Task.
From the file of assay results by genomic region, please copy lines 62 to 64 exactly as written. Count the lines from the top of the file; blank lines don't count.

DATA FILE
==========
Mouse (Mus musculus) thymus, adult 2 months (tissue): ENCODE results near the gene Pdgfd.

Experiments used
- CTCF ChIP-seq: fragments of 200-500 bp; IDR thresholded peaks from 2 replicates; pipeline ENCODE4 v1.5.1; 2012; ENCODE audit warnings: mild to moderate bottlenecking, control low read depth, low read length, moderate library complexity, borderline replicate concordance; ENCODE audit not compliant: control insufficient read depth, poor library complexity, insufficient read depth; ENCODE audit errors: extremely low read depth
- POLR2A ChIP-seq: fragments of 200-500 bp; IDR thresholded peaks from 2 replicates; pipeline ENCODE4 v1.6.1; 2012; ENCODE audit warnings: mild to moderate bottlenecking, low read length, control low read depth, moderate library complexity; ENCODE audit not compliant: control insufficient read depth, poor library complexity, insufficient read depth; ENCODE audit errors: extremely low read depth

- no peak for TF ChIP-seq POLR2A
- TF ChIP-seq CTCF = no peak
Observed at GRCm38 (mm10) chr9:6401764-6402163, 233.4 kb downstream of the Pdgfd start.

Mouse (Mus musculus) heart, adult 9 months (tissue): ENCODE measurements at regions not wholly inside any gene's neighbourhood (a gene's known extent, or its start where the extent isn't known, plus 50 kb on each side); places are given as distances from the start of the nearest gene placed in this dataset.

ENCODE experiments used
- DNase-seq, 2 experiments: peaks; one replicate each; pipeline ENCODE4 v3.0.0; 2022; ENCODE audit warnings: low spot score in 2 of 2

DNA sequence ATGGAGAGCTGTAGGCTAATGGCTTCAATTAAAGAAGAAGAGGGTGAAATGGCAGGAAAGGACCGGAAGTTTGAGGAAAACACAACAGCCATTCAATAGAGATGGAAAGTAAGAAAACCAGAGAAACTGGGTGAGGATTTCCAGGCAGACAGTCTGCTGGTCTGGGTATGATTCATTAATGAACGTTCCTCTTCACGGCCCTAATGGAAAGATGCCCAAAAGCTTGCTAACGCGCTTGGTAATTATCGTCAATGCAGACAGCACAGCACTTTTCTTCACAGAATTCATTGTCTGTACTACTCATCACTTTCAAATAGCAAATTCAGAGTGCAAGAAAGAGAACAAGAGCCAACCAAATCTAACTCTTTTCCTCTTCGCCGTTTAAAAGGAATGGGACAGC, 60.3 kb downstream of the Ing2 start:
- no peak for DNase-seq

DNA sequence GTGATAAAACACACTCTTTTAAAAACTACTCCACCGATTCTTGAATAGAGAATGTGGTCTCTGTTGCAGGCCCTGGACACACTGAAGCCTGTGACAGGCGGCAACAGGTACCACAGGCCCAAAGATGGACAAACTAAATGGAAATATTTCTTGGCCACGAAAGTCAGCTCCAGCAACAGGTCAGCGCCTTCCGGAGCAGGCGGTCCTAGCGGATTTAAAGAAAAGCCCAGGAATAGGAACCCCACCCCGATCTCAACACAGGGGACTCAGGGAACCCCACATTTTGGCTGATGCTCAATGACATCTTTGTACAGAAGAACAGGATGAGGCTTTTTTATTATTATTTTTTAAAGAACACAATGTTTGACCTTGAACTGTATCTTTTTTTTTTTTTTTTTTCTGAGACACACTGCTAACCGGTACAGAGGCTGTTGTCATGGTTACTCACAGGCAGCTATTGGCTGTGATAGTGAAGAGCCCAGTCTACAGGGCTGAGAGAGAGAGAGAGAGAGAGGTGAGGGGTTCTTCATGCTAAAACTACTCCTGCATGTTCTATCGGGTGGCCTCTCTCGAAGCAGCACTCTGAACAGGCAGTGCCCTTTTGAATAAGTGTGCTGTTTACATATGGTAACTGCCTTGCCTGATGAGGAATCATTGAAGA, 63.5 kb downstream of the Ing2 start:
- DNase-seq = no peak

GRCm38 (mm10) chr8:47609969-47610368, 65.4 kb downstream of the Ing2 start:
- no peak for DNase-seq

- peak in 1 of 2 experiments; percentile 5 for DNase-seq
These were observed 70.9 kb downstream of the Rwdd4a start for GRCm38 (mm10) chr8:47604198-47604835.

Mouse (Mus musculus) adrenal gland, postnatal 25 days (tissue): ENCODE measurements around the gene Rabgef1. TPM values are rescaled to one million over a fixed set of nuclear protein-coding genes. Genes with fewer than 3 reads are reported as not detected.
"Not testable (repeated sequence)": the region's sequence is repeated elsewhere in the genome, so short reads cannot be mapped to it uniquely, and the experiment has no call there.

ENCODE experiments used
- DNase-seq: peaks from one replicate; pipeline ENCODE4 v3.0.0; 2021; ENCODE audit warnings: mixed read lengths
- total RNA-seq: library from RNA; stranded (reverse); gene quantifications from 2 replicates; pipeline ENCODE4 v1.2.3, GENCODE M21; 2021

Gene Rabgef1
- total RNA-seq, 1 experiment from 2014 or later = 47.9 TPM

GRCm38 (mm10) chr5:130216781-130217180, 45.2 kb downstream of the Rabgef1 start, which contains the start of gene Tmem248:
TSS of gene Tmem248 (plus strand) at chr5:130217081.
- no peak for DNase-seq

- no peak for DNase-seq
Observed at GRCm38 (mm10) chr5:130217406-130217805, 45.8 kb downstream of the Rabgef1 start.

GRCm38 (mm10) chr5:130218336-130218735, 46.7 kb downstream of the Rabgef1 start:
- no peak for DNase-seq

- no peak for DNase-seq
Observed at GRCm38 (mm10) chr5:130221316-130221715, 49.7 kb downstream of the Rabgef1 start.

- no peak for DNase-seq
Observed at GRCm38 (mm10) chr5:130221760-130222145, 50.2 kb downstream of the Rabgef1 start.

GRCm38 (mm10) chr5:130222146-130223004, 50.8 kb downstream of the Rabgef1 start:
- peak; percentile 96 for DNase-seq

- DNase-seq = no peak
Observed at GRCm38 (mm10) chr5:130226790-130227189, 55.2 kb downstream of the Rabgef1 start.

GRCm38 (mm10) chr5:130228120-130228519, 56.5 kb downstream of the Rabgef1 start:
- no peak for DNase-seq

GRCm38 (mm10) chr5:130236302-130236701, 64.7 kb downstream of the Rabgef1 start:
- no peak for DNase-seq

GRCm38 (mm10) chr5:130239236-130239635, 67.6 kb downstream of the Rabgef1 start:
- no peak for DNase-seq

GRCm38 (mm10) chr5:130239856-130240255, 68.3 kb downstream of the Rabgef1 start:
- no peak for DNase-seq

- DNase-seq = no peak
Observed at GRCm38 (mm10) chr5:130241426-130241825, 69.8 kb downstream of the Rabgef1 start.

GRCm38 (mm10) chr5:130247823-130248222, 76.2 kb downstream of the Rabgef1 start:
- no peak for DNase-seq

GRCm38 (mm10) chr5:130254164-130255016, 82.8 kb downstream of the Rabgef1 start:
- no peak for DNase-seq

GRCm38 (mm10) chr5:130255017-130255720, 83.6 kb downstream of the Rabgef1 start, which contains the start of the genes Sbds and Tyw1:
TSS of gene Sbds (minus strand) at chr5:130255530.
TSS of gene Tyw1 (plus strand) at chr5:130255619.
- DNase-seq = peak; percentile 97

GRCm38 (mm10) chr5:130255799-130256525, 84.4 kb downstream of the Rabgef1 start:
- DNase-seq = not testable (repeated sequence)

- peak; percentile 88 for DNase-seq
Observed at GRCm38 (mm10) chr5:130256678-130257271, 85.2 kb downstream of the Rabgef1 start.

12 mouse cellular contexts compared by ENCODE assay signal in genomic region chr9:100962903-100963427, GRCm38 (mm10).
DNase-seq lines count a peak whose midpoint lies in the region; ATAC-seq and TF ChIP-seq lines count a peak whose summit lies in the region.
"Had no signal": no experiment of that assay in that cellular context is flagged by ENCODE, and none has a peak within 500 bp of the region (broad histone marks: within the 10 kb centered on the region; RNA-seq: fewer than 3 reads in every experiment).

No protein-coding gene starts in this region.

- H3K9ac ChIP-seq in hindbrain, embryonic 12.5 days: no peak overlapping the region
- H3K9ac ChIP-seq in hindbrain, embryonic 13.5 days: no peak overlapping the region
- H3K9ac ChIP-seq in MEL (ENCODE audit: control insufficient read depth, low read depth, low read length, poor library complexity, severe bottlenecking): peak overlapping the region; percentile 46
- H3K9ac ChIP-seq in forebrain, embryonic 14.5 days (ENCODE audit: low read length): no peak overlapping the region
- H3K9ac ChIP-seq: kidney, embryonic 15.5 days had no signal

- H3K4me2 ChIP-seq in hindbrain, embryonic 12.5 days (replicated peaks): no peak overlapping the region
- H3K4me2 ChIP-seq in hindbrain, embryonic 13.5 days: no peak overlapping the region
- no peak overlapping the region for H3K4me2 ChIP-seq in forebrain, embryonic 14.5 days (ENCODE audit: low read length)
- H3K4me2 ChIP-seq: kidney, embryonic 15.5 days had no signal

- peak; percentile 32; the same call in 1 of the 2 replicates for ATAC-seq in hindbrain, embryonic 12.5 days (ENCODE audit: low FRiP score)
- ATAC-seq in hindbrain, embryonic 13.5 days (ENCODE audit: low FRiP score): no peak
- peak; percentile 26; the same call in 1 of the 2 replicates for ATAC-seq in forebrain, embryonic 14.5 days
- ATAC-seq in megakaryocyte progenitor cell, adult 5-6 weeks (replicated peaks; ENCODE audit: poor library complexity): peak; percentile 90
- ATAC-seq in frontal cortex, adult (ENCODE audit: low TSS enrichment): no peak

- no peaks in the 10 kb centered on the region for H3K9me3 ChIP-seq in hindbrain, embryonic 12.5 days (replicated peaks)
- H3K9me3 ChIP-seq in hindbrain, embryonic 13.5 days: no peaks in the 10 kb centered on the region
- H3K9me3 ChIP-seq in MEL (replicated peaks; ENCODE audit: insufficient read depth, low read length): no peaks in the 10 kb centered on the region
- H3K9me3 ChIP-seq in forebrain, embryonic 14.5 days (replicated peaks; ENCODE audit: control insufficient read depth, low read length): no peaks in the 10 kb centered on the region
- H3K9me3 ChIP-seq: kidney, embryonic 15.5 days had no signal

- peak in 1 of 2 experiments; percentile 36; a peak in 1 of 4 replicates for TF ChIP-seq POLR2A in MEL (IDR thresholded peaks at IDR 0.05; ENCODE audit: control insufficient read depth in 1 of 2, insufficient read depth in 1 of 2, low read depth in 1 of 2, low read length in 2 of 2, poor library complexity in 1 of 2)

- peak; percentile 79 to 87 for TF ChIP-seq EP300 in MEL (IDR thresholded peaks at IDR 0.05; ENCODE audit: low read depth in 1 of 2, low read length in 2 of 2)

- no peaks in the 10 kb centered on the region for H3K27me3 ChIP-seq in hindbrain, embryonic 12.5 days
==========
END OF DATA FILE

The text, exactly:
Observed at GRCm38 (mm10) chr5:130256678-130257271, 85.2 kb downstream of the Rabgef1 start.

12 mouse cellular contexts compared by ENCODE assay signal in genomic region chr9:100962903-100963427, GRCm38 (mm10).
DNase-seq lines count a peak whose midpoint lies in the region; ATAC-seq and TF ChIP-seq lines count a peak whose summit lies in the region.